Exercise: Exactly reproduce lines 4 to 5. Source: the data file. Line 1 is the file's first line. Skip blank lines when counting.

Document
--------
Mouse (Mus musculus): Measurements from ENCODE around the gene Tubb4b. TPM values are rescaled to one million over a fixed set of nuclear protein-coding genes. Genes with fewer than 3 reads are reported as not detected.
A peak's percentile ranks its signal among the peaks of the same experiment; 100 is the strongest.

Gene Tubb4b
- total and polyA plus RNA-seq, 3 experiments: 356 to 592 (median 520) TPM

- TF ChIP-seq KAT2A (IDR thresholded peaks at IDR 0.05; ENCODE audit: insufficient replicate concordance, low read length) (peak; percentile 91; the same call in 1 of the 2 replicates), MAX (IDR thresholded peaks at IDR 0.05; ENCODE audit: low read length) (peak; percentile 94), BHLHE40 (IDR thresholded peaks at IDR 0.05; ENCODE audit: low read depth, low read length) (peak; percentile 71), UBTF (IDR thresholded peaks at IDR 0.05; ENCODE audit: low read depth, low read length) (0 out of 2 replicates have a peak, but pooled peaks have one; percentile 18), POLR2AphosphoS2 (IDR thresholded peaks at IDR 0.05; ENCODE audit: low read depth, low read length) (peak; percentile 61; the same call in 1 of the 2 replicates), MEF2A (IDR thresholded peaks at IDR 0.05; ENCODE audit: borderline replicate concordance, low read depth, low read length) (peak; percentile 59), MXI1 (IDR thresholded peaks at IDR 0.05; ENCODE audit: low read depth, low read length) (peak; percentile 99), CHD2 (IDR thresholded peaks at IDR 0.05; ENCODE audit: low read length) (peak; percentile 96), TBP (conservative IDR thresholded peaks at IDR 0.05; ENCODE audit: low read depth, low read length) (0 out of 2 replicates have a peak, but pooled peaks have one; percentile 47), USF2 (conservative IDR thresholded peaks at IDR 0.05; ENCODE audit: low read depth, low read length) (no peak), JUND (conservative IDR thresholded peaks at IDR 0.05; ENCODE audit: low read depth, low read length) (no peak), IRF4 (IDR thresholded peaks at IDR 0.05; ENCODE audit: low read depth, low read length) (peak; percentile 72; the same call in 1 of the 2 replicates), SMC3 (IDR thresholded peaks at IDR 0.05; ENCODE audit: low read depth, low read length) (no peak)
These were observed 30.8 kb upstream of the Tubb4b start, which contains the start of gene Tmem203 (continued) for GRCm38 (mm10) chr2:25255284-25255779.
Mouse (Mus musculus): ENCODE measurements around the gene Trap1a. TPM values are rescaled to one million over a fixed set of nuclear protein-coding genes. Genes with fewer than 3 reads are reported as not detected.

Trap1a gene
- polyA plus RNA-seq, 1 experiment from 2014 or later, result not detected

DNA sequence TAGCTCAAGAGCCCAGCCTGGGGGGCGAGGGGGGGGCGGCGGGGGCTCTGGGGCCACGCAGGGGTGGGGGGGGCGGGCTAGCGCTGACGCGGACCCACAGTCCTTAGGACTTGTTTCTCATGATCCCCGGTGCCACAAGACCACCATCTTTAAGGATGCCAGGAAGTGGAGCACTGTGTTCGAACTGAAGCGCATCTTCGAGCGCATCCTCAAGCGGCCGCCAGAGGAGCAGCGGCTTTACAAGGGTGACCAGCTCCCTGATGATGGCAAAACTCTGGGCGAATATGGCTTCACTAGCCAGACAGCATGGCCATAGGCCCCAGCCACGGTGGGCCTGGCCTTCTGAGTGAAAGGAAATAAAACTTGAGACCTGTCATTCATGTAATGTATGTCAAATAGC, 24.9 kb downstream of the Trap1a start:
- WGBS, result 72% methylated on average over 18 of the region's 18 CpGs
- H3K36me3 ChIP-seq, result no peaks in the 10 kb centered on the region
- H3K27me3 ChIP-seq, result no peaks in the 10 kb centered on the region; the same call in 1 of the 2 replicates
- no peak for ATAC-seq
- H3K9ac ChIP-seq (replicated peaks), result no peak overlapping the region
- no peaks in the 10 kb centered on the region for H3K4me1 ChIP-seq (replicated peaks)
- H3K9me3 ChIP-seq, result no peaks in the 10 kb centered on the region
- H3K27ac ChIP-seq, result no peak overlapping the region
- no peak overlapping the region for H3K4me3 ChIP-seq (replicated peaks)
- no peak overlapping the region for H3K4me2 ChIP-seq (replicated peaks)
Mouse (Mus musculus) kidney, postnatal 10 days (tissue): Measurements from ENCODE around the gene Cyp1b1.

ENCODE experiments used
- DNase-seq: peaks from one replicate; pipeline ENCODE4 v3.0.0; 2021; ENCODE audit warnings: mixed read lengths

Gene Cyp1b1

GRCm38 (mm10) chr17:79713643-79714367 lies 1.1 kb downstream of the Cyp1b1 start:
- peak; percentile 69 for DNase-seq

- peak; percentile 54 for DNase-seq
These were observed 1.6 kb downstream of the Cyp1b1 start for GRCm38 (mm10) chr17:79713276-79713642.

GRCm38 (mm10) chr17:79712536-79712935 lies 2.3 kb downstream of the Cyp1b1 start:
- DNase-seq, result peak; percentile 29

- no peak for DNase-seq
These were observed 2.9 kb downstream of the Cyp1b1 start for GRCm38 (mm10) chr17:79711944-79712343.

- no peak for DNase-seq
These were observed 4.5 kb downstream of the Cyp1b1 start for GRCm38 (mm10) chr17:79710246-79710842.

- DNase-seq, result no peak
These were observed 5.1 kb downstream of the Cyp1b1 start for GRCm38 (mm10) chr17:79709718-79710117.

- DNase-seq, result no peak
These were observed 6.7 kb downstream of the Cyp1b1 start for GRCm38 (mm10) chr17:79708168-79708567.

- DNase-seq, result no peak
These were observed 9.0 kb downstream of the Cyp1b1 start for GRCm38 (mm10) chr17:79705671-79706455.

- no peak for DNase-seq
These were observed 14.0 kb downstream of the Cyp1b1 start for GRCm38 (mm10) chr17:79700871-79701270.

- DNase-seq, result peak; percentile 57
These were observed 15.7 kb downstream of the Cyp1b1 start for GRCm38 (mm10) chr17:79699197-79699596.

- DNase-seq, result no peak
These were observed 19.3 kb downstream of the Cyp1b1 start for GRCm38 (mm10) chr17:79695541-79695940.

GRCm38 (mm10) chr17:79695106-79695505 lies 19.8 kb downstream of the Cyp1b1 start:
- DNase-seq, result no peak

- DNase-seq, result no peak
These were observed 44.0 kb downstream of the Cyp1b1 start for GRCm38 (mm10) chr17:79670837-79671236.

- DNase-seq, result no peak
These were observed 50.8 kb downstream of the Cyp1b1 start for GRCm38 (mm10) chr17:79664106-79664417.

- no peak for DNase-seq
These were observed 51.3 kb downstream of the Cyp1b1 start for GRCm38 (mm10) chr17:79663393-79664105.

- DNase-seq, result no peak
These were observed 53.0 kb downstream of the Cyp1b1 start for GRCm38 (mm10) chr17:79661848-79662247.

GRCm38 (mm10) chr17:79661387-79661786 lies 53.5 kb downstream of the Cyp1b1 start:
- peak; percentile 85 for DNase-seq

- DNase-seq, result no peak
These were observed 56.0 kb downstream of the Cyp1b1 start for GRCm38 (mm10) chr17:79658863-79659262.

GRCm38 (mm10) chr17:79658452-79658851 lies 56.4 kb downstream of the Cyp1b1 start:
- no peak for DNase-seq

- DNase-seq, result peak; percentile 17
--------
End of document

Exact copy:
- total and polyA plus RNA-seq, 3 experiments: 356 to 592 (median 520) TPM

- TF ChIP-seq KAT2A (IDR thresholded peaks at IDR 0.05; ENCODE audit: insufficient replicate concordance, low read length) (peak; percentile 91; the same call in 1 of the 2 replicates), MAX (IDR thresholded peaks at IDR 0.05; ENCODE audit: low read length) (peak; percentile 94), BHLHE40 (IDR thresholded peaks at IDR 0.05; ENCODE audit: low read depth, low read length) (peak; percentile 71), UBTF (IDR thresholded peaks at IDR 0.05; ENCODE audit: low read depth, low read length) (0 out of 2 replicates have a peak, but pooled peaks have one; percentile 18), POLR2AphosphoS2 (IDR thresholded peaks at IDR 0.05; ENCODE audit: low read depth, low read length) (peak; percentile 61; the same call in 1 of the 2 replicates), MEF2A (IDR thresholded peaks at IDR 0.05; ENCODE audit: borderline replicate concordance, low read depth, low read length) (peak; percentile 59), MXI1 (IDR thresholded peaks at IDR 0.05; ENCODE audit: low read depth, low read length) (peak; percentile 99), CHD2 (IDR thresholded peaks at IDR 0.05; ENCODE audit: low read length) (peak; percentile 96), TBP (conservative IDR thresholded peaks at IDR 0.05; ENCODE audit: low read depth, low read length) (0 out of 2 replicates have a peak, but pooled peaks have one; percentile 47), USF2 (conservative IDR thresholded peaks at IDR 0.05; ENCODE audit: low read depth, low read length) (no peak), JUND (conservative IDR thresholded peaks at IDR 0.05; ENCODE audit: low read depth, low read length) (no peak), IRF4 (IDR thresholded peaks at IDR 0.05; ENCODE audit: low read depth, low read length) (peak; percentile 72; the same call in 1 of the 2 replicates), SMC3 (IDR thresholded peaks at IDR 0.05; ENCODE audit: low read depth, low read length) (no peak)